How is IoT changing healthcare?

June 3, 2016 by admin

Although connectivity among medical devices is not new, the Internet of Things (IoT), or the Internet of Medical Things if you will, is gaining traction as the healthcare industry has been increasing efforts to improve quality and the continuum of care.

What is IoT?

A report from The Advisory Board Company’s Health Care IT Advisor defines the Internet of Things (IoT) as “the connectivity and interoperability of increasingly smart objects, such as appliances, sensors, controllers, wearables, and medical devices.” estimated in 2015 the healthcare IoT market segment would hit $117 billion by 2020. Consulting firms, researchers, technology companies, among others, believe IoT platforms, composed of Internet-connected devices, will substantially develop over the next few years.

North America dominated the global healthcare IoT market in 2014 with about $24.6 billion in revenue and is expected to continue its dominance at least until 2020, a P&S Market Research report shows.

Individuals can play a more active role in their care with IoT wearables that capture and track their health data. Also, IoT has the potential of having a profound impact in healthcare areas such as remote patient monitoring, medication adherence, and intelligent hospital rooms. For example, Philips Lifeline offers a medication dispensing device that functions as an IoT product. It automates patients’ pill-taking process by sending reminders and dispensing medication at a pre-scheduled time.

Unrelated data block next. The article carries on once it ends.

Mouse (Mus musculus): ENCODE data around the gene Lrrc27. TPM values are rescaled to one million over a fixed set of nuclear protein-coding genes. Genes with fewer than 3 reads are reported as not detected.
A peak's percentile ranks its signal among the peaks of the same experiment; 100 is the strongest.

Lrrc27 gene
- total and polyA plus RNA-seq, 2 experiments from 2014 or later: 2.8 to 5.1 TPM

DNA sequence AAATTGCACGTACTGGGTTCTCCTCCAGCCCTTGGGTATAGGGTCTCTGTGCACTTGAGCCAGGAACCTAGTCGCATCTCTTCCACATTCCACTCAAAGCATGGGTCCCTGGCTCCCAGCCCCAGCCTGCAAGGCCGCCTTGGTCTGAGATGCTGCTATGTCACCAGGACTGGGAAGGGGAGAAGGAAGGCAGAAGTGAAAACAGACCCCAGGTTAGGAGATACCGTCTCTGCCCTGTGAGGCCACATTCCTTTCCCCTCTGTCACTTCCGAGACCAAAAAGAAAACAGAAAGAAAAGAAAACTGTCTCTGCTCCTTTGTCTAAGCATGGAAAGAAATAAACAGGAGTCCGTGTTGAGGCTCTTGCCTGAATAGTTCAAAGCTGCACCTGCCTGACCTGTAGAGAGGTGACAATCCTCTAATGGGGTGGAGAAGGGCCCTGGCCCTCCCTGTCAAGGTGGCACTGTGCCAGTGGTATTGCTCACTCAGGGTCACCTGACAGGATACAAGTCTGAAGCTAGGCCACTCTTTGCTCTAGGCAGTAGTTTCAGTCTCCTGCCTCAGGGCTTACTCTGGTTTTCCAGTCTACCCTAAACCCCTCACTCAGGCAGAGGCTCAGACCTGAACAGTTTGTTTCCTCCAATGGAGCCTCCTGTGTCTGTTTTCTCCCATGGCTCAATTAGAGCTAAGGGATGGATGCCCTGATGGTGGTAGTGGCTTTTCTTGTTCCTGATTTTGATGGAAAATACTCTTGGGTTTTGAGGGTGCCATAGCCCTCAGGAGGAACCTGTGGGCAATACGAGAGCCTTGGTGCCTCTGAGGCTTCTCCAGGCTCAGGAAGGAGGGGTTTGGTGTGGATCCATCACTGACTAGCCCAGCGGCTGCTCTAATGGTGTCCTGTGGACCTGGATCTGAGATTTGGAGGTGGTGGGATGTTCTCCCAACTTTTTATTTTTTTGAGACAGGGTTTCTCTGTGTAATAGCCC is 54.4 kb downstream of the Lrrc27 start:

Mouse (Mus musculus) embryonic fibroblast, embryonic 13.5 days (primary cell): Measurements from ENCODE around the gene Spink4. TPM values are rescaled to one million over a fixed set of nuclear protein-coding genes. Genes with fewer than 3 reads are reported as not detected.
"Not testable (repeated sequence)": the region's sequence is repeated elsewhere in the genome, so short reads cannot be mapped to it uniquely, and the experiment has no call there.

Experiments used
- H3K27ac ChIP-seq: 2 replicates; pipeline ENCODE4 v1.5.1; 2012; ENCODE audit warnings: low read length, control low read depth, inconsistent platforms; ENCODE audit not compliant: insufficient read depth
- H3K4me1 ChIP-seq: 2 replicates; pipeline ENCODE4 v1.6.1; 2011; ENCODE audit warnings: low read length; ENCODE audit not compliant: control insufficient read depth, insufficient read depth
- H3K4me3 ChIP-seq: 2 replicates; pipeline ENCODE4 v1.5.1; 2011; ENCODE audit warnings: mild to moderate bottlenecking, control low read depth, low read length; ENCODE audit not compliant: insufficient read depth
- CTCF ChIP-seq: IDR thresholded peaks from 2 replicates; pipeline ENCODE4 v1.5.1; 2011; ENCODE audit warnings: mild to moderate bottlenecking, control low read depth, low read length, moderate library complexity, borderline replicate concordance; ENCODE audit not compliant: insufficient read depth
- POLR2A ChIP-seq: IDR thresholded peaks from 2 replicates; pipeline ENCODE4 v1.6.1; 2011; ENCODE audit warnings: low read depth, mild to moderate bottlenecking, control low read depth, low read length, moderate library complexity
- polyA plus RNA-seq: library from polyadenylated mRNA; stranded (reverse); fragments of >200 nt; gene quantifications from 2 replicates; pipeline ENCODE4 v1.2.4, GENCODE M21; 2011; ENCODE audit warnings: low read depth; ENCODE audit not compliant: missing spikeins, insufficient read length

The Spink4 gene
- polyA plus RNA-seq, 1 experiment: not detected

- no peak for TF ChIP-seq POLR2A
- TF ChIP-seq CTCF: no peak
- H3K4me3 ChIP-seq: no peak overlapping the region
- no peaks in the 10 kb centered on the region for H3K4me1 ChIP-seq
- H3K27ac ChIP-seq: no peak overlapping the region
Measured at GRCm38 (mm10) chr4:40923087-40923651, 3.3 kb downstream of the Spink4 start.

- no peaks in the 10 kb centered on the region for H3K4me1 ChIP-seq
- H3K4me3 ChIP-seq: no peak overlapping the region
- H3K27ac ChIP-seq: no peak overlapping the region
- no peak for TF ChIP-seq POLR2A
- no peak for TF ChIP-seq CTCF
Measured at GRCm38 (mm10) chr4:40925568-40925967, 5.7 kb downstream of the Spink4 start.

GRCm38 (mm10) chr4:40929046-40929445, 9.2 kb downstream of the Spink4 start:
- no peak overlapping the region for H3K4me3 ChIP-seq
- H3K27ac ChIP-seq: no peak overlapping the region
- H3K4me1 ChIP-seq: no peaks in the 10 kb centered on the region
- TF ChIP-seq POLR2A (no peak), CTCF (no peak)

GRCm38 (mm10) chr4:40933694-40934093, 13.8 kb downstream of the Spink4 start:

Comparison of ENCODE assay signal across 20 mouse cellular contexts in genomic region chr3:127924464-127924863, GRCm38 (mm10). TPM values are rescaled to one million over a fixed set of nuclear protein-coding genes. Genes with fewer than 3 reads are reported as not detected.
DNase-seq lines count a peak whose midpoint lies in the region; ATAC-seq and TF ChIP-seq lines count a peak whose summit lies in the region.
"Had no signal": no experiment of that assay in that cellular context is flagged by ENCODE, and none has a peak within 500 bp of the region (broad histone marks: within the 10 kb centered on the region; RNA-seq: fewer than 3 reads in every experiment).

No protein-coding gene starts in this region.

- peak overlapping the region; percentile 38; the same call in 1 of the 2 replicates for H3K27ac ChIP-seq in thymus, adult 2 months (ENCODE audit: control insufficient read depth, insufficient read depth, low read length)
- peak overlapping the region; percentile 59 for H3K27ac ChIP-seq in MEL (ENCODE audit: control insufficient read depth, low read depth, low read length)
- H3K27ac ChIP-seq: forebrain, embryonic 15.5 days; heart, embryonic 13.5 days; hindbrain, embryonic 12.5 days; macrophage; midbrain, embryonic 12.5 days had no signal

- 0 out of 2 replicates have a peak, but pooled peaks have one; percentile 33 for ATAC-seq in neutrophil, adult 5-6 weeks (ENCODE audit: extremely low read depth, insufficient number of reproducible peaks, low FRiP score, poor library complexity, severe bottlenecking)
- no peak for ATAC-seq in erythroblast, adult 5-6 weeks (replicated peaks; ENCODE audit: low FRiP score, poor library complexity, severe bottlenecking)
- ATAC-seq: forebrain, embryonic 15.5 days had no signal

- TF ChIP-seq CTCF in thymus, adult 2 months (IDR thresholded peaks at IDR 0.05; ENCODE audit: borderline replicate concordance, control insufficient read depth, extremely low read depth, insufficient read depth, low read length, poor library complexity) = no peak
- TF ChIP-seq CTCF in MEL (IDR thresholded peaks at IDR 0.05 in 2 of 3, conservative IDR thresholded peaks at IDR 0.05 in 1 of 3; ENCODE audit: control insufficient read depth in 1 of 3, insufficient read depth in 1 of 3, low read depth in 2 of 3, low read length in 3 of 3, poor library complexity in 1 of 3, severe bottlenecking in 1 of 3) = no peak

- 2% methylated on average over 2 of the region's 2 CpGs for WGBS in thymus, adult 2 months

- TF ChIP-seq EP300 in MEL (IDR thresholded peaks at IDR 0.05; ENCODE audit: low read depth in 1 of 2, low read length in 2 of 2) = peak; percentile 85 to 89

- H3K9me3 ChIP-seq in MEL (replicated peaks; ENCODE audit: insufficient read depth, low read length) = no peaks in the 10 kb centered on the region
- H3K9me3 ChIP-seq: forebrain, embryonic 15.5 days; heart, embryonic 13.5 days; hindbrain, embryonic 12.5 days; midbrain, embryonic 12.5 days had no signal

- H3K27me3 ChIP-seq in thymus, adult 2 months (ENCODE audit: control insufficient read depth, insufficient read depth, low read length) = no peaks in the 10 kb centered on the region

Patient health data, such as electrocardiograms and blood glucose levels, can already come from a number of connected devices as the ability to keep tabs on this type of information is vital for some. Smart devices can reduce the need for face-to-face follow-ups with physicians, which in turn could lower costs as well as enable patients to comply with instructions.

How one company is using IoT to help the physician/patient relationship